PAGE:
Dr. Cheapskate is new independent comedy/drama from filmmaker Jason Ancona, set to release later this year. We recently had a chance to ask Mr. Ancona about the experience in creating the film. Read our review.
Tell us about your new film, Dr. Cheapskate.
Jason Ancona: It’s about a lonely, frugal guy, fresh off a divorce, who isn’t ready to start dating again. He runs into an old acquaintance, who becomes a friend, and who challenges him to meet women, often against his wishes.
The story feels very personal and Dana is a brilliantly realized character. As both writer and director, how did he come to be?
JA: Thank you. And, yes, it is a personal story. I based the narrative and Dana’s character on some of my experiences. I went through a divorce, and it took some time before I had the courage to start dating again. When I moved to Austin I didn’t know anyone and didn’t have a job. My social network started at zero. Trying to meet guy friends at forty took a while. Fortunately I did find a job after a couple of months, and after a year, ran into someone I hadn’t seen or spoken to since college, twenty years ago: Scott Dean. Who I cast as Dr. Cheapskate’s friend Beau.
In rom-com’s there’s usually a cute meet. In real life my bromance with Scott Dean started at the gym. Fortunately I had a Chicago Bears tee-shirt on and he had a much better memory than me. I recognized him, but for the life of me couldn’t recall his name. Also divorced and in his forties, we had a lot in common. We became good friends and hit the Austin social scene, often feeling like old creepy guys amongst women in their twenties and thirties. So we tried online dating to meet women who were more age appropriate. And we argued over the best way to make an online profile, where to go on dates, what to talk about, and sometimes what to wear. I always deferred to fashion-plate Scottie, with his fancy shoes and collection of infinity scarves. A lot of those experiences found their way into Dr. Cheapskate.
That said, Hunter feels like an amalgam of many kinds of rom/com ‘bad guys’, a character we love to hate. What went into developing him and his personality? How involved was actor Andrew Key in creating Hunter?
JA: Hunter’s character was drawn from a co-worker and friend of mine: A cocky, good-looking twenty-something who has no shortage of confidence and who talks a lot of trash. He’s from Oklahoma, has quite a southern accent, and is undeniably charming. And ladies love him. Women would sometimes approach him and hit on him. Was always a bit jealous when that happened. “It’s because he’s young,” Scott and I would rationalize.
That being said, Andrew brought his personality and communication style into the role of Hunter and made the character his own. Being a cross-fit trainer, his physicality and confidence added to his performance. And he became the guy you love to hate. Andrew really did a great job.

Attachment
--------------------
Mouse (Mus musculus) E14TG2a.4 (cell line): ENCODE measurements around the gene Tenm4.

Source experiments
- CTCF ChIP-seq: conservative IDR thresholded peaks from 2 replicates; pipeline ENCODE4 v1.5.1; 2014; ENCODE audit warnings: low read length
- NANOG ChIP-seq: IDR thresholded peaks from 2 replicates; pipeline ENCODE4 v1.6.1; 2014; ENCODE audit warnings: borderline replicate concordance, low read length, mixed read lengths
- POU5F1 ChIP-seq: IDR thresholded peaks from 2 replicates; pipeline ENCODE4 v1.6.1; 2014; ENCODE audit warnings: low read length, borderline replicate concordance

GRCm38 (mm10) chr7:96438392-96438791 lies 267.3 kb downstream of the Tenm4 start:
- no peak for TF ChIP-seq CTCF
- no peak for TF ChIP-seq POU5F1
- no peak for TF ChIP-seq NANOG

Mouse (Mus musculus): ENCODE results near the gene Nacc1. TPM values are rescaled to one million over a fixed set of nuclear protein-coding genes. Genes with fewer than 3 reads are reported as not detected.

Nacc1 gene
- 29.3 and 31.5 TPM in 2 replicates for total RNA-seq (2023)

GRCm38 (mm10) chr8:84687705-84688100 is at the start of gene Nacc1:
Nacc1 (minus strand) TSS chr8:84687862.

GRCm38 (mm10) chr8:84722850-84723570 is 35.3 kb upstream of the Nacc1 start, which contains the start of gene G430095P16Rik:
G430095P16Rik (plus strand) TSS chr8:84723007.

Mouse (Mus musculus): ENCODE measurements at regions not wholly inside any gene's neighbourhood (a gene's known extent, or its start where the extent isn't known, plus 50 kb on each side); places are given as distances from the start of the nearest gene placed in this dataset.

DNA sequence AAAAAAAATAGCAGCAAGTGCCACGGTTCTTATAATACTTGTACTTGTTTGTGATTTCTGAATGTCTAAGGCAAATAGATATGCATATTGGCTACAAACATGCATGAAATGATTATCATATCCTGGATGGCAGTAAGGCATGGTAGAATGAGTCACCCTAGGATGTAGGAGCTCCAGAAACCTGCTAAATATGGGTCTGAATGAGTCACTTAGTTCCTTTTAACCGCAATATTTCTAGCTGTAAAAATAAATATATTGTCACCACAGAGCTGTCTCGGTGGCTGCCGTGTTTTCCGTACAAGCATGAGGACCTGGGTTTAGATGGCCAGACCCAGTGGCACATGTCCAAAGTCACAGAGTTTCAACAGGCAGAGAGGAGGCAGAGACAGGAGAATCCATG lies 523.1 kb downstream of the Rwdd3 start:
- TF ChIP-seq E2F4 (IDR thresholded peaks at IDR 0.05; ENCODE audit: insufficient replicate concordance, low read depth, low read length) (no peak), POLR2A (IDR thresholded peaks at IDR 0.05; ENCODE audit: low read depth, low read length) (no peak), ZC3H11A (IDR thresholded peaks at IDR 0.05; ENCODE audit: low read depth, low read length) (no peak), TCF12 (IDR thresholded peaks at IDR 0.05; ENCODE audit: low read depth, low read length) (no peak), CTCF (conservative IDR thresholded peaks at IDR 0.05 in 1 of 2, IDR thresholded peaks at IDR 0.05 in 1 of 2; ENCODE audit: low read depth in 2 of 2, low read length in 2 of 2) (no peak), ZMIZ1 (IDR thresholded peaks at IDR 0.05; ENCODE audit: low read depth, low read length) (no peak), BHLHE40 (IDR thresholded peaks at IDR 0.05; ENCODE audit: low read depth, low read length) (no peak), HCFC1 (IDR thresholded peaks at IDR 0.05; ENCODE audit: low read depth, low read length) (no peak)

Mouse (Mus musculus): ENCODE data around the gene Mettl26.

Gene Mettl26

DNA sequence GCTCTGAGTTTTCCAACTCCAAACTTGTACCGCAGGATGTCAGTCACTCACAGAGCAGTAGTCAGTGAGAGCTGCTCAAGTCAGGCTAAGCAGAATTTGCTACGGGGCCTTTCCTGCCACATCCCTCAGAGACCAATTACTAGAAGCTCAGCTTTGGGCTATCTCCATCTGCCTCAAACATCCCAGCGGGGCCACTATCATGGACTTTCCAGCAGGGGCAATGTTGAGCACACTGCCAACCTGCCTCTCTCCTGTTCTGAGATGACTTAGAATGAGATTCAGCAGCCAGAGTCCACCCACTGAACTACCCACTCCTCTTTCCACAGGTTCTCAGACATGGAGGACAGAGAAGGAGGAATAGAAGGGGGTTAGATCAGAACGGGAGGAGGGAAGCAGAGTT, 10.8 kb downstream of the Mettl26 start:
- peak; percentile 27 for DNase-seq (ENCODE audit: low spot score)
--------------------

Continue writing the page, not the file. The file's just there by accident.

The story takes place in and around Austin, Texas, where you currently live. What about that city attracted you to telling your story there?
JA: Austin really is a cool city. So many different things to do and places to go. The scenes with paddle-boarding, running Town Lake, and pedi-cabs show some of the fun outdoor things people do in Austin. Another great thing about Austin is that local business owners are film-friendly. Which is much different from my experience in Los Angeles, where businesses charge filmmakers an arm and a leg for using their location.
One of the really nice things about the film is its authenticity. This really felt like the right direction, especially in a sequence where Dana meets a few dates he’s met online. These women felt real and the choice to avoid a silly montage of wild or eccentric characters was refreshing. How important was it to keep this as genuine as possible and was there any discussion about avoiding rom/com clichés?
JA: You’re making my heart warm. Thanks. I tried to portray the characters as authentic. Glad you think we did. There wasn’t a discussion of rom-com clichés, but I’m sure I’m guilty of writing them in some of my previous screenplays. Think because I knew we were shooting the script, I may have had a heightened awareness about avoiding those clichés.
As an independent filmmaker, what are some of the larger lessons you learned during the process of making Dr. Cheapskate and how has it changed your approach to upcoming projects?
JA: That the people you work with, your film family, are so important. And that I am very lucky and grateful to have had a cast and crew who are such giving and talented people. Hope to work with them all again.
Another thing I’m learning as an independent filmmaker is how important promoting and marketing your film is. Without a celebrity or name actor, it’s a real challenge to get distribution, something I’m still working on. Need to improve my social media skills and hopefully build an audience for Dr. Cheapskate.
Speaking of upcoming projects, what’s next for you?
JA: The next project is Tag Team Truckers. It’s about a carefree dreamer who’s trying to figure out what to do for a living. He wants his straight-laced brother to be a part of his trucking team so they can travel the open road and work together. Before they do, the brothers test out another job to see if they won’t kill each other.
Thank you so much for your time. We really appreciate your answering our questions. Best of luck and we look forward to whatever is next from Ancona Films.
JA: Appreciate your time as well. Thanks!
Ray Rosales, Scott Dean, Andrew Key